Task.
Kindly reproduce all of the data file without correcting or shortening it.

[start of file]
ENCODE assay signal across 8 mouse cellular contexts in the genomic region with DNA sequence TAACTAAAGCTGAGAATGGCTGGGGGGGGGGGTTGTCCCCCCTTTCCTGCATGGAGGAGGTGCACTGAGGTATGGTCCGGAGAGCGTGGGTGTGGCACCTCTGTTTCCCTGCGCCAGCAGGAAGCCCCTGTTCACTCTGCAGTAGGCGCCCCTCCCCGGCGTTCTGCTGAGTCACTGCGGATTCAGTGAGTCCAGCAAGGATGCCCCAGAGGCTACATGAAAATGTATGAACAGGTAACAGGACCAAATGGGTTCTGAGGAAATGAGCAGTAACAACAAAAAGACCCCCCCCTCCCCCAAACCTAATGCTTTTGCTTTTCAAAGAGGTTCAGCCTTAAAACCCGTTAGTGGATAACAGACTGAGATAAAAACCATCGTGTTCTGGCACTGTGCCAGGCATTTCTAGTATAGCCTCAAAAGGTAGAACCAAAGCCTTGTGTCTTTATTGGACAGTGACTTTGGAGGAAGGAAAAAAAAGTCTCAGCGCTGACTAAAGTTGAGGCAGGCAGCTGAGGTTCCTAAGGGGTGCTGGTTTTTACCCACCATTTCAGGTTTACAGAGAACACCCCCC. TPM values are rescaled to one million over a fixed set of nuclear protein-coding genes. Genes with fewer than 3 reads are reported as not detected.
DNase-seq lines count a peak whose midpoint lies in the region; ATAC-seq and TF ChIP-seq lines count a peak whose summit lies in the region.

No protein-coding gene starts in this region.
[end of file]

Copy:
ENCODE assay signal across 8 mouse cellular contexts in the genomic region with DNA sequence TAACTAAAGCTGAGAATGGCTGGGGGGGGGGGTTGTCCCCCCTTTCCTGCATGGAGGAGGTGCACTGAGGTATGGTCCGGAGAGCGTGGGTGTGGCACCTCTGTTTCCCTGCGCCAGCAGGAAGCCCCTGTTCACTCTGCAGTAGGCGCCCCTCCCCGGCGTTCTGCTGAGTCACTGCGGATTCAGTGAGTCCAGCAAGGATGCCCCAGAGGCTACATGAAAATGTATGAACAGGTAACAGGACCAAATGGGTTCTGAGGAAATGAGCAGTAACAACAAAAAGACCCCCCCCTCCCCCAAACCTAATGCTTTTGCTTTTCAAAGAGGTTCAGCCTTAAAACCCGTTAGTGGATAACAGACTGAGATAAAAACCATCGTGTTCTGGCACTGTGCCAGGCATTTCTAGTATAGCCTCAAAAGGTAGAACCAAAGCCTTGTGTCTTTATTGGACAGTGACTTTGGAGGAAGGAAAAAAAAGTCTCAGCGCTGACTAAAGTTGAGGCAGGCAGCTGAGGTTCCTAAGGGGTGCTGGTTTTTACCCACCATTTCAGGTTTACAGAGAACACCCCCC. TPM values are rescaled to one million over a fixed set of nuclear protein-coding genes. Genes with fewer than 3 reads are reported as not detected.
DNase-seq lines count a peak whose midpoint lies in the region; ATAC-seq and TF ChIP-seq lines count a peak whose summit lies in the region.

No protein-coding gene starts in this region.